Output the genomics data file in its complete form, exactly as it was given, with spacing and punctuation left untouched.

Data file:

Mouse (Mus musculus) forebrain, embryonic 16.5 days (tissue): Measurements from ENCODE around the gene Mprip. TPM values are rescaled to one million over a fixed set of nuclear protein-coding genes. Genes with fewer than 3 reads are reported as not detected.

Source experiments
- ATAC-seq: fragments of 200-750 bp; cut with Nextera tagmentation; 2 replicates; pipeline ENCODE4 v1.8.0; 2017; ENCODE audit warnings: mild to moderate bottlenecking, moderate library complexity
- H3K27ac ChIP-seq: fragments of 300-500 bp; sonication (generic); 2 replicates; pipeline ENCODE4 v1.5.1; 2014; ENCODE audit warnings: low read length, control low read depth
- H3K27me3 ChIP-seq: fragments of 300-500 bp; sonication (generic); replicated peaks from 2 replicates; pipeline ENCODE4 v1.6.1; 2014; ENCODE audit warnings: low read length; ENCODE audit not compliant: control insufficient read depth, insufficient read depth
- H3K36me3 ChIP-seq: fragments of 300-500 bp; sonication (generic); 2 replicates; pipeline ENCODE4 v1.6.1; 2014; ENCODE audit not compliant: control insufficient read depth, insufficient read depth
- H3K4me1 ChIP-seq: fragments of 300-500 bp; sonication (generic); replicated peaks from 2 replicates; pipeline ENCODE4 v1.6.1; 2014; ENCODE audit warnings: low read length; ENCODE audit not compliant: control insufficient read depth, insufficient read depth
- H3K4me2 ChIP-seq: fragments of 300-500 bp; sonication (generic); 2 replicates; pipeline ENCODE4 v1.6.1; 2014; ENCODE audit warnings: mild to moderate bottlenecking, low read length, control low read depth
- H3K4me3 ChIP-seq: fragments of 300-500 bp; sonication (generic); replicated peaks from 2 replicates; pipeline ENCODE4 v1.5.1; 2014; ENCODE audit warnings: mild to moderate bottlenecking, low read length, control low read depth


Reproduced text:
Mouse (Mus musculus) forebrain, embryonic 16.5 days (tissue): Measurements from ENCODE around the gene Mprip. TPM values are rescaled to one million over a fixed set of nuclear protein-coding genes. Genes with fewer than 3 reads are reported as not detected.

Source experiments
- ATAC-seq: fragments of 200-750 bp; cut with Nextera tagmentation; 2 replicates; pipeline ENCODE4 v1.8.0; 2017; ENCODE audit warnings: mild to moderate bottlenecking, moderate library complexity
- H3K27ac ChIP-seq: fragments of 300-500 bp; sonication (generic); 2 replicates; pipeline ENCODE4 v1.5.1; 2014; ENCODE audit warnings: low read length, control low read depth
- H3K27me3 ChIP-seq: fragments of 300-500 bp; sonication (generic); replicated peaks from 2 replicates; pipeline ENCODE4 v1.6.1; 2014; ENCODE audit warnings: low read length; ENCODE audit not compliant: control insufficient read depth, insufficient read depth
- H3K36me3 ChIP-seq: fragments of 300-500 bp; sonication (generic); 2 replicates; pipeline ENCODE4 v1.6.1; 2014; ENCODE audit not compliant: control insufficient read depth, insufficient read depth
- H3K4me1 ChIP-seq: fragments of 300-500 bp; sonication (generic); replicated peaks from 2 replicates; pipeline ENCODE4 v1.6.1; 2014; ENCODE audit warnings: low read length; ENCODE audit not compliant: control insufficient read depth, insufficient read depth
- H3K4me2 ChIP-seq: fragments of 300-500 bp; sonication (generic); 2 replicates; pipeline ENCODE4 v1.6.1; 2014; ENCODE audit warnings: mild to moderate bottlenecking, low read length, control low read depth
- H3K4me3 ChIP-seq: fragments of 300-500 bp; sonication (generic); replicated peaks from 2 replicates; pipeline ENCODE4 v1.5.1; 2014; ENCODE audit warnings: mild to moderate bottlenecking, low read length, control low read depth